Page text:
The Minor in Mathematical Sciences

The Minor includes six courses. 21-127 Concepts of Mathematics is a prerequisite for 21-228 and recommended for 21-241 . The minimum preparation required for 21-355 Principles of Real Analysis I  is 21-120 /21-122 and 21-127 or equivalent courses. 

 

21-127Concepts of Mathematics10
21-228Discrete Mathematics9-12
or 15-251 Great Theoretical Ideas in Computer Science
21-241Matrices and Linear Transformations10
or 21-242 Matrix Theory
21-355Principles of Real Analysis I9
21-3xxMathematical Sciences Elective
21-3xxMathematical Sciences Elective

To avoid excessive double counting, the two Mathematical Sciences Electives may not also count toward the student's major.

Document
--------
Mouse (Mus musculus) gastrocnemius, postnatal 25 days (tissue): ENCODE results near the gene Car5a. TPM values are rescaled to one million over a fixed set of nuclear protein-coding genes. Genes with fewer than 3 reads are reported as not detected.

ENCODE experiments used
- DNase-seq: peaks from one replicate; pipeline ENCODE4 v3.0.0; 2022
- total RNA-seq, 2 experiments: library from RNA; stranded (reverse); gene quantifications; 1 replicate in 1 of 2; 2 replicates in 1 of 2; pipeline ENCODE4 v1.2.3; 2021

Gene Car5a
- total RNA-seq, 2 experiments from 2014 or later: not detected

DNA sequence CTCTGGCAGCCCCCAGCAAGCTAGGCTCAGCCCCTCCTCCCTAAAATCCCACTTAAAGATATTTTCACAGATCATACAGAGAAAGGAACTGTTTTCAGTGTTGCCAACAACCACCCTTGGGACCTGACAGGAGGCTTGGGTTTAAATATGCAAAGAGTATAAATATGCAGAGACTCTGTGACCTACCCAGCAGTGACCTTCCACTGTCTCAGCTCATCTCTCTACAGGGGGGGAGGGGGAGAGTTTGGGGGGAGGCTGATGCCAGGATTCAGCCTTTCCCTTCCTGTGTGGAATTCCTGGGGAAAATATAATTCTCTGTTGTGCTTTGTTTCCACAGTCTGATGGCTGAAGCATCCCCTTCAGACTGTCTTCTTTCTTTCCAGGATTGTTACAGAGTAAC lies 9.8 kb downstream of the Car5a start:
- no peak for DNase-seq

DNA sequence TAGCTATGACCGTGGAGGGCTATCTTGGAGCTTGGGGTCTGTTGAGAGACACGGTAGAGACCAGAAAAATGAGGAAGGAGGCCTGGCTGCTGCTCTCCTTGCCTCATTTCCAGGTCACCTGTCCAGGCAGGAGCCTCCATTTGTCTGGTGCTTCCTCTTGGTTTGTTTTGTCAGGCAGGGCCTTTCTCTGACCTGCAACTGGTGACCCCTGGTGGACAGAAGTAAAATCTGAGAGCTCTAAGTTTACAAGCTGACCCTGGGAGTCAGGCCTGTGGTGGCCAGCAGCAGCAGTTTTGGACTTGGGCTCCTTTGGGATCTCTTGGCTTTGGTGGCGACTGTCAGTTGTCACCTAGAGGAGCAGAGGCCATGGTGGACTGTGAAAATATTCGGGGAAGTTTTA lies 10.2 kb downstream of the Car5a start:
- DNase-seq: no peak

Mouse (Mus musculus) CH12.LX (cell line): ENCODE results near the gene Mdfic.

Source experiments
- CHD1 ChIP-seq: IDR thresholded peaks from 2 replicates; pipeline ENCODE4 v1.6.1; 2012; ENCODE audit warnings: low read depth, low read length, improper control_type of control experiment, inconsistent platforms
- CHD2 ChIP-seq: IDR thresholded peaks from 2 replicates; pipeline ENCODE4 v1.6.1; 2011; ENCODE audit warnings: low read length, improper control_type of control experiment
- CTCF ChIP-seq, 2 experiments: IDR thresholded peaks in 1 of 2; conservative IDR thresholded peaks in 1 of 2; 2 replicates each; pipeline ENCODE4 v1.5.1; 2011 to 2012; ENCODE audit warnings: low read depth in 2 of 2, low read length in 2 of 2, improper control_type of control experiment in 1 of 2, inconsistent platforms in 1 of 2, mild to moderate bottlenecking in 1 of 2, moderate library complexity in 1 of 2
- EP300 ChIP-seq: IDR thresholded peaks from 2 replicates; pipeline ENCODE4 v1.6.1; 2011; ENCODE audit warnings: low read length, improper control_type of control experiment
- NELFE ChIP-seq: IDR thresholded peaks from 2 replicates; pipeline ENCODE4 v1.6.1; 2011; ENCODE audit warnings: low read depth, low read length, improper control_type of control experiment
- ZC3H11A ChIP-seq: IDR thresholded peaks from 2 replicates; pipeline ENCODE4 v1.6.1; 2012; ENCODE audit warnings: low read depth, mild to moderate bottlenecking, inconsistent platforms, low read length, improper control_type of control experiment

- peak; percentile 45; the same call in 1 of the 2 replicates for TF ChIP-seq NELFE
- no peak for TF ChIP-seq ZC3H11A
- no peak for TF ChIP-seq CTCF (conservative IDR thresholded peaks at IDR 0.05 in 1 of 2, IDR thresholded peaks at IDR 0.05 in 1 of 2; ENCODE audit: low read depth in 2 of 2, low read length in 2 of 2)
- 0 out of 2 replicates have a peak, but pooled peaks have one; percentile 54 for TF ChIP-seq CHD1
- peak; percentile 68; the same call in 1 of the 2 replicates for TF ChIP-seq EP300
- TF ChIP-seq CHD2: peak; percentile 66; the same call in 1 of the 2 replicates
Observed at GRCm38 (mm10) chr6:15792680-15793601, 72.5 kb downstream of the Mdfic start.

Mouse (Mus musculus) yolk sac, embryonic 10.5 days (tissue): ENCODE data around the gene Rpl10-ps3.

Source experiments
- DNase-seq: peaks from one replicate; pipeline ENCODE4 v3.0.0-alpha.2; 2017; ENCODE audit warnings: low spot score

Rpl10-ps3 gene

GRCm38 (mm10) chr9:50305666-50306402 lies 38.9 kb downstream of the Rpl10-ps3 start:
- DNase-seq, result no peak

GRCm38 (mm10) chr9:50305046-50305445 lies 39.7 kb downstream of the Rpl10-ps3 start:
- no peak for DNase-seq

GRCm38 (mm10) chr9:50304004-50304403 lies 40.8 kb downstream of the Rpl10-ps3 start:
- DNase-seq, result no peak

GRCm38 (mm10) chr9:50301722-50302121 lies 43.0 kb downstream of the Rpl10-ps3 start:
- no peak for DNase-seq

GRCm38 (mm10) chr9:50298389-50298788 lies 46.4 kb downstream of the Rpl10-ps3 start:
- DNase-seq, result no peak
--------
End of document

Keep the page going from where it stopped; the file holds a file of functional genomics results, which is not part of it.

The Minor in Discrete Mathematics and Logic

This minor develops the fundamentals of discrete mathematics and logic necessary to understand the mathematical foundations of many computer related disciplines. Required courses are:

21-300Basic Logic9
21-301Combinatorics9


Four of the following:
21-329Set Theory9
21-341Linear Algebra9
21-373Algebraic Structures9
21-374Field Theory9
21-441Number Theory9
21-484Graph Theory9
21-602Introduction to Set Theory I12
21-603Model Theory I12
21-610Algebra I12
21-700Mathematical Logic II12

 

The Honors Degree Program 

This demanding program leads to an M.S. in Mathematical Sciences, normally in four years, in addition to the student's B.S. degree. The key element in the program is usually the Mathematical Studies sequence. Admission to the Honors Program, in the Junior year, requires an application. In the application process the Department will hold to the same high standards which apply to admission to any graduate program.

The core undergraduate honors courses are:

Freshman Year
Fall Units
21-242Matrix Theory